Ms. Sara Gardner is a Humanities and English teacher and leads The York School’s Integrated Canadian Experience (ICE) program
Each year, grade nine students from The York School dive into the woods of Haliburton for several days as they brace themselves for an altogether new experience. They will trade the comforts of their homes and the connectedness of their devices for a wood stove–heated prospector tent or, for an extra challenge, the insulated warmth of a quinzee built from the snow itself.
Students inevitably approach this experience with mixed feelings. Maybe they feel trepidation at the level of discomfort they are about to accept into their lives. Some look forward to the challenge and to being outside. Most worry about putting their devices away for the week.
The experience itself is unforgettable. For some it is a spark that ignites a love for the outdoors. For others it is a memorable and exciting experience that will remain with them forever. In every case, these young individuals walk away with newfound self-knowledge and an incredible respect for the outdoors. Even, almost in spite of themselves, the kids end up having…fun.
The benefits of winter camping are much farther reaching than the instantaneous fun. One year, students came back to the classroom and as they assessed what had made the experience such a special time, they landed on cellphones. They started assessing how they interacted in the forest versus how they socialized on campus and in the city. There was not one student who didn’t recognize that the difference was vast, and that their conversations in the woods were far more interesting.
One student finally articulated what the others were talking around, and it seemed a direct criticism of Instagram, Facebook and the other social media giants. She said, “While winter camping, we shared stories about ourselves and our camping experiences. At school, we talk about what we like.” Without the mobile prompt of a social media feed, students had to rely on their memory bank and personal experiences to spur on conversation. In the woods, students had to share of themselves rather than skate on the surface of the most recent trends.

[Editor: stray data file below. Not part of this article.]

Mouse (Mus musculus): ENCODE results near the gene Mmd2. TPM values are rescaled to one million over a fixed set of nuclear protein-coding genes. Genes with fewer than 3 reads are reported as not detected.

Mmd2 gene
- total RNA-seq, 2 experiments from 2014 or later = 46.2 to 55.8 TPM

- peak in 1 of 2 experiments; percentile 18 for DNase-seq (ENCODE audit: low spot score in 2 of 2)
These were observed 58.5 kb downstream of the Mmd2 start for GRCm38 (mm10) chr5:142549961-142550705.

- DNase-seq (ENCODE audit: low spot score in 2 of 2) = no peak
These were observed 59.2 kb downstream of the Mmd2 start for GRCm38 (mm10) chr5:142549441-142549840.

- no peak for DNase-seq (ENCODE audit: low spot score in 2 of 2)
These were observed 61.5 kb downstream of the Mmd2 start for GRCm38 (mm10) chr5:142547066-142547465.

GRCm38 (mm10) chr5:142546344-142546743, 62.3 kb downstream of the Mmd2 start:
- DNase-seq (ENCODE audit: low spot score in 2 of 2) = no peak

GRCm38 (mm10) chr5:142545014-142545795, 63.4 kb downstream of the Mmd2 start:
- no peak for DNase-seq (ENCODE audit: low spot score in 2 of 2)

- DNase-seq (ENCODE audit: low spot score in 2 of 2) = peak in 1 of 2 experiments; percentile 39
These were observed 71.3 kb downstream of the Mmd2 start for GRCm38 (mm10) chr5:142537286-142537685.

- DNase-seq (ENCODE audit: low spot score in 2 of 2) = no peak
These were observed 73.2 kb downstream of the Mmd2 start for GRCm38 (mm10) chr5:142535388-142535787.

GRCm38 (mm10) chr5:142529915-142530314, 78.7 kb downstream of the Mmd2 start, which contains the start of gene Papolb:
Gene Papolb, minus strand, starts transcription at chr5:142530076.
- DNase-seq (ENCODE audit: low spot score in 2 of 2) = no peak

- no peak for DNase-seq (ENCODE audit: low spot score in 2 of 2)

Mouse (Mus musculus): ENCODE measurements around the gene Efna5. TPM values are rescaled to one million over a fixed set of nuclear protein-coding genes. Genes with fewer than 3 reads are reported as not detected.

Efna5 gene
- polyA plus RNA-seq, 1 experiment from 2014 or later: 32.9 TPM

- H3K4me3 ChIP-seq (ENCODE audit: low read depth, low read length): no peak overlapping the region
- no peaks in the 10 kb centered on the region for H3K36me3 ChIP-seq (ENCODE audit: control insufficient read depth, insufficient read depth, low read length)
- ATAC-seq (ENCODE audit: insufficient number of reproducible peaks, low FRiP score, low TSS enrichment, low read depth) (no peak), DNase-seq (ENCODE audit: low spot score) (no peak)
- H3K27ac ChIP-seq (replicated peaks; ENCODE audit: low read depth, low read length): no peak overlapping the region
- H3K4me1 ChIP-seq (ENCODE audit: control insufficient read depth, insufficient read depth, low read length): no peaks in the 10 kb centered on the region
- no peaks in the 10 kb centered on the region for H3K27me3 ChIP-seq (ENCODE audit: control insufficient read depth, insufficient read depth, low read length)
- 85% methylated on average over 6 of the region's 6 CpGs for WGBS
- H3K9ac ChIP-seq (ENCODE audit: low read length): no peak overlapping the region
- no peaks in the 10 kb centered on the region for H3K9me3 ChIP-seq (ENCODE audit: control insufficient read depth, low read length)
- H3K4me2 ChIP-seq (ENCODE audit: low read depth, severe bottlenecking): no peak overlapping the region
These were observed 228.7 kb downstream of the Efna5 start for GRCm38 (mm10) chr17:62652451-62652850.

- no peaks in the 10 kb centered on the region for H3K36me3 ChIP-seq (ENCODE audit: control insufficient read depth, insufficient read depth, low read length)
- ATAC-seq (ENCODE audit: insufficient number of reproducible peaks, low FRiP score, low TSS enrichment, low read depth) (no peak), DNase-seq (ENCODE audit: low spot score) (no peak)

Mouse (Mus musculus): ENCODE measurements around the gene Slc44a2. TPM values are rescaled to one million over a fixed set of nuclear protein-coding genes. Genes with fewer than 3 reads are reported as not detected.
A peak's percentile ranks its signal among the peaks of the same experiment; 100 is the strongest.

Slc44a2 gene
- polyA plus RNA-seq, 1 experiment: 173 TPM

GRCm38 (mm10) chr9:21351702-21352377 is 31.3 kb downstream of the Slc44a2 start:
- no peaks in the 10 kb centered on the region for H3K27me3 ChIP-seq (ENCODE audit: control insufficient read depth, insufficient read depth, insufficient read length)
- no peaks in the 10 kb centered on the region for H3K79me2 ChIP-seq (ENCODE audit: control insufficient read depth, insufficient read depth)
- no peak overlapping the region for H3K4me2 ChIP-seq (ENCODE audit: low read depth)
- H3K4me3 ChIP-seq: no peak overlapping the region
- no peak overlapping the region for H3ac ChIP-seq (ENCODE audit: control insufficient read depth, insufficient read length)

These students were so inspired by their winter camping experience that they placed a self-imposed cellphone ban on the entire class. They asked me to collect their phones at the beginning of the day to return them only once the day was done. I began to notice students clustering in diverse groupings to discuss everything from movies to current events. Their voices clashed as they expressed divergent opinions about things that really mattered to them. I’m not certain that they would attribute this shift to a lesson in the woods, but I could definitely see the power of those campfires under a cold, starry sky.
While the place of our devices is a topical issue of ongoing concern, the most important lesson offered by the Canadian winter is one of self-reliance. Today’s North American children are growing up in what has become the most protective environment known to adolescents. Experience and research are both telling us that these bubble wrapped young people are being shown a disservice as loving adults try to forge clear paths to their futures, lined with perfectly groomed experiences and eagerly helpful mentors. We are not allowing young people the opportunity to make choices about how to spend their time, to take on new experiences — to fail at them and to learn from them. We are shattering their confidence as we suggest by our coddling that we always know better and that their best is never good enough.
Out in the woods, in minus 25 or in a wet zero degrees, students themselves need to decide how many layers to wear, which wood will fuel the hottest fire, when to take a break and when to get moving. Young people problem-solve and decision-make all day long with no one but themselves to feel the consequences of their actions. Their comfort will rely on their harvesting of firewood. Their hunger will be fed by their own cooking. And, their entertainment will rely on their own imaginations.
One year, I remember watching my most rambunctious group of students take off into the woods to warm up with some good, old-fashioned physical activity. When I set out after them a few minutes later, they had already found a long, large tree that had fallen over another. They were standing in two groups, one on either end, and were proudly declaring they had made a ‘treeter-totter’. It was good to see how easily these city slicker kids could return to a simple sense of fun that stemmed from the interaction between their own imaginations and the wilderness around them.
At the end of the trip, when students exchange snowshoes for city boots and climb onto the coach to return home, the pride they feel in themselves is palpable. They have survived in the Canadian winter, relying on themselves and contributing to their group. They are independent and strong, can overcome discomfort and can make their own fun.
The greatest lesson they have learned from the wintery woods? It is time to shed the bubble wrap. Their paths forward do not need to be easy and clear. They are ready.
Photos provided by The York School.